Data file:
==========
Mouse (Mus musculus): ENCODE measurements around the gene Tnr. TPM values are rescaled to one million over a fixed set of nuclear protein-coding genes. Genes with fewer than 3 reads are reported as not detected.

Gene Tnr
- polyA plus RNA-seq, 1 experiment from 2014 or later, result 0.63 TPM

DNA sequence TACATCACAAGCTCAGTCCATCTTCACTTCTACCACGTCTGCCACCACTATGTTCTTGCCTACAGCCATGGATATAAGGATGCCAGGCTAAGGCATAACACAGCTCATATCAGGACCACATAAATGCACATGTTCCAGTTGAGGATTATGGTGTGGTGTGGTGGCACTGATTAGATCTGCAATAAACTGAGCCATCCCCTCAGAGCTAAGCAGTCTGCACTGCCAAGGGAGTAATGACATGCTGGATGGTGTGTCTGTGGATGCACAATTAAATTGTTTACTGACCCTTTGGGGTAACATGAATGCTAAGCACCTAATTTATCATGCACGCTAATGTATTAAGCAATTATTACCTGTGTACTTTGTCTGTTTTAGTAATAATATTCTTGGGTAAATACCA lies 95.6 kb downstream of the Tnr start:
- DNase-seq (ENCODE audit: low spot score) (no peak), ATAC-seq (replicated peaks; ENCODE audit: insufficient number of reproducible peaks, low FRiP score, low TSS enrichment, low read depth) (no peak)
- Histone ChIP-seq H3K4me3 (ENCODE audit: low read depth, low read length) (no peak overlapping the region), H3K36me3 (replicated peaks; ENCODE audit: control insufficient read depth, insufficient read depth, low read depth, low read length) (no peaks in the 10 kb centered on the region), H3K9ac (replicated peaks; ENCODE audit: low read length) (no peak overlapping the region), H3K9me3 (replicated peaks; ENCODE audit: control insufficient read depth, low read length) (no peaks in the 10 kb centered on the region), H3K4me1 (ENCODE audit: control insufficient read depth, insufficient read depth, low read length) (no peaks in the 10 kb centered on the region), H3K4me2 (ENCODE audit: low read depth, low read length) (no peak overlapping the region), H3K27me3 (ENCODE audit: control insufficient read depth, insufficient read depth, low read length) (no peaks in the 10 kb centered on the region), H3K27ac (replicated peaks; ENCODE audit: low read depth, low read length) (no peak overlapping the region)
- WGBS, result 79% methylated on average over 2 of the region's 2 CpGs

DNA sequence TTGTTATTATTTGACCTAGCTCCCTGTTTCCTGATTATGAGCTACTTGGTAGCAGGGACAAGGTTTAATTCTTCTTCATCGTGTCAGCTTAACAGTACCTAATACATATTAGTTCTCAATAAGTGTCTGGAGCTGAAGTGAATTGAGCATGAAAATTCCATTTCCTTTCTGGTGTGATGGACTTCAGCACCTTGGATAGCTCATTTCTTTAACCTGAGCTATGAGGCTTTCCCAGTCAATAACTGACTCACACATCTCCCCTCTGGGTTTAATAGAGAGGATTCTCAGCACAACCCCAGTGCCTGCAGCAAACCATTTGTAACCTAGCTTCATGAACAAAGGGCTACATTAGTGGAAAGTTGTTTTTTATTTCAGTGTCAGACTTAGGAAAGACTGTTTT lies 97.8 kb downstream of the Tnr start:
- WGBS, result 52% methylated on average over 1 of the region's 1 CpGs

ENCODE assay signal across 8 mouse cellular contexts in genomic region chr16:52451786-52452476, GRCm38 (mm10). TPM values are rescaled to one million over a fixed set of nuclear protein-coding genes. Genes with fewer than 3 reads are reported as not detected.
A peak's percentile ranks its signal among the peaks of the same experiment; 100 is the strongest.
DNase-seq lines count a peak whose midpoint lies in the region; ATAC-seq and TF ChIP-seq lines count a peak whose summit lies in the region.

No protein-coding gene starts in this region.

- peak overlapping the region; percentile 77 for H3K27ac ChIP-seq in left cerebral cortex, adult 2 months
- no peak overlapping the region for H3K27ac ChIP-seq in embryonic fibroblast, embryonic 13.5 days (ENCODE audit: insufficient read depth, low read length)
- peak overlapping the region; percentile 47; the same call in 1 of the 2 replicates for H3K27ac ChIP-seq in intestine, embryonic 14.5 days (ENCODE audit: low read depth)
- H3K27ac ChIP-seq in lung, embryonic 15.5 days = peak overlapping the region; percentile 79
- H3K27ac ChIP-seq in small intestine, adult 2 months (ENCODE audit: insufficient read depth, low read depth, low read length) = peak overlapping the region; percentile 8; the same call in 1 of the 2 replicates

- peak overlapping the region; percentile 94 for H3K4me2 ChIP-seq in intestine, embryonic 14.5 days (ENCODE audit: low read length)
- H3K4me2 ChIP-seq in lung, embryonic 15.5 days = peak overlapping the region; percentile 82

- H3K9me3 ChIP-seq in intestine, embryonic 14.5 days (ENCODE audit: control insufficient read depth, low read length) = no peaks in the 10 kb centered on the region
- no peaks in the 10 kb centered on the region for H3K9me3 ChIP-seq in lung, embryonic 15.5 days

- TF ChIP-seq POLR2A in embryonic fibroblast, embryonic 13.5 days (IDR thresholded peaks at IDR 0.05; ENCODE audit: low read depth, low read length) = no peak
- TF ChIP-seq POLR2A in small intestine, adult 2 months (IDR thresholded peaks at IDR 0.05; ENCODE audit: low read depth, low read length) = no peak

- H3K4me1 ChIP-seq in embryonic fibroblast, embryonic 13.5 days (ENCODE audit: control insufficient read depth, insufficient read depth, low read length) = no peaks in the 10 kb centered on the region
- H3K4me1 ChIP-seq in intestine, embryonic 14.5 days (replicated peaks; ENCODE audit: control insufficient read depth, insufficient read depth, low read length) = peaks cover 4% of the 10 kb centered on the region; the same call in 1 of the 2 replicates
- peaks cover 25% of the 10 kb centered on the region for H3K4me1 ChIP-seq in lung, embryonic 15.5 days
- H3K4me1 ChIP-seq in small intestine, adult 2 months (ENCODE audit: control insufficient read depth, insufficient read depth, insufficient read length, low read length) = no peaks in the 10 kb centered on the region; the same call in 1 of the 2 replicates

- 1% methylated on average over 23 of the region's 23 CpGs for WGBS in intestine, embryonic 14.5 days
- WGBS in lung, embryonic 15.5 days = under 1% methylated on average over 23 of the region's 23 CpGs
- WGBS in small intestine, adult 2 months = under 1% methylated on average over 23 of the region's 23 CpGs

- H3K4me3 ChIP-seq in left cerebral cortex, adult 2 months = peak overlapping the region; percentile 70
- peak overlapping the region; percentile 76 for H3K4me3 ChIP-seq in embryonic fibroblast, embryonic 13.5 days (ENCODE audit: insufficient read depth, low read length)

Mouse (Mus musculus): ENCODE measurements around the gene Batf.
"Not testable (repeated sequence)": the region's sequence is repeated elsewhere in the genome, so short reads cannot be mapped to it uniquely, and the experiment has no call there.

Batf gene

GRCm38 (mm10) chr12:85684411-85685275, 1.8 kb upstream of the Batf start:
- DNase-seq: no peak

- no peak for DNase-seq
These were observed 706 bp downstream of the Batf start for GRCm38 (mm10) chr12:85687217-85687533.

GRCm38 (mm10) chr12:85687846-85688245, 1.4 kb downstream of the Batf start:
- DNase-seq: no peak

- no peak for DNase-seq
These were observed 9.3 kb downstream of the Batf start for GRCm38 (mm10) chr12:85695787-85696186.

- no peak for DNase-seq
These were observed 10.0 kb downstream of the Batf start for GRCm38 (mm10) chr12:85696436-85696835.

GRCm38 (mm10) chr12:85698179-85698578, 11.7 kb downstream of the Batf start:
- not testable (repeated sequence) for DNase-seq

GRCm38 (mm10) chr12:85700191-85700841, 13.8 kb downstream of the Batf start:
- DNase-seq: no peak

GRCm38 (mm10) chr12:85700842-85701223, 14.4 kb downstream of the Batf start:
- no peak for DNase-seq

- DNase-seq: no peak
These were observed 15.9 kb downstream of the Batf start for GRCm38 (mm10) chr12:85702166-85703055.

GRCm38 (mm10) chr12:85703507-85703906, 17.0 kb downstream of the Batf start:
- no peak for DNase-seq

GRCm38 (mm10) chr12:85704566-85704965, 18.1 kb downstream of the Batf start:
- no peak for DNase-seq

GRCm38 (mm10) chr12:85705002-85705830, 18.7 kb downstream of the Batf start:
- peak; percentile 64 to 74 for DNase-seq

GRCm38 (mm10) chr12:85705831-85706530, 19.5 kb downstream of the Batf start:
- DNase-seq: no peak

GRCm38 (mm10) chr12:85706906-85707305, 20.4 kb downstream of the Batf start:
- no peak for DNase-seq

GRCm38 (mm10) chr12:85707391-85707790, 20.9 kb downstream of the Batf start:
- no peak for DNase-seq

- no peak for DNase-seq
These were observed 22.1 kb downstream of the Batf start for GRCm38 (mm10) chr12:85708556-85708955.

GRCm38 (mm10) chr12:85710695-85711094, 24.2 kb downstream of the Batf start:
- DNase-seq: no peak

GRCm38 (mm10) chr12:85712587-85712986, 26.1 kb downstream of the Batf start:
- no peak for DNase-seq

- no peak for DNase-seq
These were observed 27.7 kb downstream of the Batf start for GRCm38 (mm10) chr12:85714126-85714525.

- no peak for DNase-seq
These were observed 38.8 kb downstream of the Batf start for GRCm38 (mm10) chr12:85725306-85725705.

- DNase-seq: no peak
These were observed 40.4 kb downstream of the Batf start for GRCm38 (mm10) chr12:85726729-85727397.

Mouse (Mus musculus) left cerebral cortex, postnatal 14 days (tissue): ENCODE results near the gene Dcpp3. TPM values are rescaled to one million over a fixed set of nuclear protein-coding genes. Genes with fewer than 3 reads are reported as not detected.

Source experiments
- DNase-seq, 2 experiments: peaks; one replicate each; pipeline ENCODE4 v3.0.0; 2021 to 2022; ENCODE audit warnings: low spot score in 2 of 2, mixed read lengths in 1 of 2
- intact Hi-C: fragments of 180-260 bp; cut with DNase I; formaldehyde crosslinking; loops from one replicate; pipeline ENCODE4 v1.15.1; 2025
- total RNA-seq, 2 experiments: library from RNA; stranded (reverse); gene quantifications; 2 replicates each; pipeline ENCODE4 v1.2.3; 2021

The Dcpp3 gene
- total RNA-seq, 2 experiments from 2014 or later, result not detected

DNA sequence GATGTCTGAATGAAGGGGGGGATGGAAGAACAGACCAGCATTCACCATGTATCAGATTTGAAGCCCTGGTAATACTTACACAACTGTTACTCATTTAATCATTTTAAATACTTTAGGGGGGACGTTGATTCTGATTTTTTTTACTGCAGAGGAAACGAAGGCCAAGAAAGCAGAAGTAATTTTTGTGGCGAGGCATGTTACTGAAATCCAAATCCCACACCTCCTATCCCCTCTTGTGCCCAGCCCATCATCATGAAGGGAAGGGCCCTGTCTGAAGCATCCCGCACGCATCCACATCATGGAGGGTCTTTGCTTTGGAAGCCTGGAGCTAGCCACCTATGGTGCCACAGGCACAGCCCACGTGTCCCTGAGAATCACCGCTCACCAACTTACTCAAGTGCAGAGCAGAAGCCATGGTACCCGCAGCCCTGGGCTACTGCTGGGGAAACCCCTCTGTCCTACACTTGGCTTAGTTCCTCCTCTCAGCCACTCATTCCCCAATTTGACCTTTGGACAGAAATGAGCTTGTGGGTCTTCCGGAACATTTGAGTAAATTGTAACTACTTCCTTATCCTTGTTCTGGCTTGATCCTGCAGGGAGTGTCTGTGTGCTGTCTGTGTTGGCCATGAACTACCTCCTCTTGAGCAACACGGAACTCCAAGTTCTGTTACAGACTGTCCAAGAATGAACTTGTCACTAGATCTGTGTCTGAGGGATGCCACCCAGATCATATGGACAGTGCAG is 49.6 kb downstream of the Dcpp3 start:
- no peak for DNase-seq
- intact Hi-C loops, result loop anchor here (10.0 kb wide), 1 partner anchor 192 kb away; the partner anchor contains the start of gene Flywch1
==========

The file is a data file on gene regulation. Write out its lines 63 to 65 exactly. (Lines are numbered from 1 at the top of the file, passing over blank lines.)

GRCm38 (mm10) chr12:85706906-85707305, 20.4 kb downstream of the Batf start:
- no peak for DNase-seq

GRCm38 (mm10) chr12:85707391-85707790, 20.9 kb downstream of the Batf start: